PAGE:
Today I decided to talk a little bit about leadership, perhaps because I was with management and key decision-makers working on this topic at one of our clients yesterday.
This client of ours (like many other companies) is going through perhaps the most significant change in their business. About three months ago they experienced a decrease in their sales of about 30%.
As you can imagine, the changes that will have to be made will rock the boat in a very powerful way.
They hired us to talk about leadership in times of change and how to support and motivate the structures to move all in the same direction.
I must confess that all this made me think.
Thinking about the situation of most companies in the world and the main barriers they currently face when facing the changes they have to make to survive the current new economic paradigm.
Many of our companies need more leadership.
Not that it is the people’s fault, but in the past years, our concerns were not “leadership training or development.”
The current economic situation should not be seen as good or bad. Instead, it should be seen as another change that the market presents us with, to which companies must react, leading their people to consider this new reality. But, even so, we do not know what the future will bring us.
The phrase “the crisis always presents an opportunity” is already a bit old-fashioned.
In my opinion, yes, but it ends up being like a song that is in fashion and that we listen to so much on the radio that we become saturated with.
Companies and organizations have always had good and bad moments.
This is nothing new. What always made the difference in their survival was the ability of their leaders to motivate, inspire, and lead their people to the new paradigms that had to be implemented.
Now, how can all this be done?
How can I show my teams and their leaders that leaving their comfort zone is possible, if not essential, for survival?
In our opinion, breaking down people’s internal barriers is necessary.
We all have some internal limitations, which in most cases are not real, but which prevent us from being better leaders, team leaders, directors, and sometimes even “people.”
One of the things we usually do in our Leadership Training programs is to use exercises that are a little different from the usual and then make a parallel with the company’s environment in various aspects.
We discovered a few years ago that if we can show people through simple exercises, they can achieve much more than they think possible. We can also transpose that reality into their business world.
Exercises like breaking boards, walking on hot coals, and bending an arrow with your throat are a little more out of the box. But they allow us to show that the limits we think we have are only in our heads.
What we find time and time again is that when a person gets through one of these exercises, internally, the following change takes place:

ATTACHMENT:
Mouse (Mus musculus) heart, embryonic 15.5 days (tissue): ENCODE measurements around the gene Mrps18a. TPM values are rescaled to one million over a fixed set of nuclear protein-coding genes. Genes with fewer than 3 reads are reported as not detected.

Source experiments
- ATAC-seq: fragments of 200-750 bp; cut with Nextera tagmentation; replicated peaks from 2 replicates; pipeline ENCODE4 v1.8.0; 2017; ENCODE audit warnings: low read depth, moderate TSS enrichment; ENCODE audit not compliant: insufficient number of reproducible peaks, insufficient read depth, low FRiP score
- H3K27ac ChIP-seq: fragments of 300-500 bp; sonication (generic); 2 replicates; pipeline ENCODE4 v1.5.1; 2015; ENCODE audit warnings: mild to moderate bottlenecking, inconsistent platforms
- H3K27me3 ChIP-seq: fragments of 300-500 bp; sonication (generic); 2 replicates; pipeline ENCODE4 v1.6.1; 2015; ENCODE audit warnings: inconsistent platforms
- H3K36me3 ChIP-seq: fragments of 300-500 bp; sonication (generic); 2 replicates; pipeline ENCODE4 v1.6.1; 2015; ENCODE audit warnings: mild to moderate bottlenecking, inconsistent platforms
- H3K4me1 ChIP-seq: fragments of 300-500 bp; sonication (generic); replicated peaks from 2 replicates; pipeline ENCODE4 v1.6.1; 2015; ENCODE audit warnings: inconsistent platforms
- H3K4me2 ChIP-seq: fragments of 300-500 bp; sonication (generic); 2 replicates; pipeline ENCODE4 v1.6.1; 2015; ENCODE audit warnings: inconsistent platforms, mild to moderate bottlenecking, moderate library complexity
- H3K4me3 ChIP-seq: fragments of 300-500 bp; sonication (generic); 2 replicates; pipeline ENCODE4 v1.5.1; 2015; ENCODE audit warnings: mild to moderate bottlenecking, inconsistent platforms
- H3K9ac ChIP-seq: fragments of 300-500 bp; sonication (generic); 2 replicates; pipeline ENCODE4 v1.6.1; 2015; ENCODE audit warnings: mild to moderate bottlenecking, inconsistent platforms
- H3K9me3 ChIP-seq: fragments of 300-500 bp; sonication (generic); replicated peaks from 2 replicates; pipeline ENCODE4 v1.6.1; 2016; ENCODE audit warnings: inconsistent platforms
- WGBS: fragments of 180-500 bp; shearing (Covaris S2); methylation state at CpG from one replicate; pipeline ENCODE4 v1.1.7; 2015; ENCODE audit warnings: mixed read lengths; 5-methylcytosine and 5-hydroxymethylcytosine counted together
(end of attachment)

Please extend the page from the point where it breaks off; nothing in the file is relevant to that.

“If this, which I thought impossible, was so simple to achieve, what other things do I have in my life, company, team, that I was never able to achieve because I was never even willing to accept that it was possible?”
The leadership process often involves the need to lead by example, go ahead, and be the first.
And this is precisely what we want to show people that it is possible.
The leadership process in a company has some critical components.
Many of the leaders we know have severe deficiencies in several areas that affect their ability to direct and lead in an undeniable way.
A leader must have the ability to understand how the people he leads on his team function. How can he communicate more effectively with each of them? Yes, because, in most cases, it’s about just that.
Touching each of the people you work with on an individual rather than a collective level.
Not that you don’t have to work on the group dynamics that you create and have to manage, but ultimately it’s about touching each one at their core.
The different people we have in our team do not
- motivate themselves in the same way;
- lead the same way;
- control each other in the same way.
Do you see a pattern here?
Of course, you do. The leader should often adapt to each person he leads, not the other way around.
In our “The New Art of Leading” programs, that’s why we show companies’ decision-makers how different people’s heads work, how it is most effective to lead a person one way or another, even when we select one of the team members for a task or in the way we delegate what has to be done.
A good leader has to have the ability to understand the people he works with at a deeper level than usual.
In leadership, there are two components that are fundamental to work on:
- The leader as a person, at the level of his personal development
- His ability to lead the team at the level of leadership techniques and processes
If we don’t work these two components simultaneously, the leadership process is often lame.
I can have a technically excellent leader in the way he delegates and controls his people, which, in everyday situations, is enough, but when the company faces problems out of the ordinary, what happens?
The relational component that should be used to understand the psychology behind each situation and how humanly people are affected by the change is not there.
And a lot of the time, the leadership process that was used before no longer works as it used to.
What about in your company? Do you think your leadership is FIRE-proof?
Also published on Medium.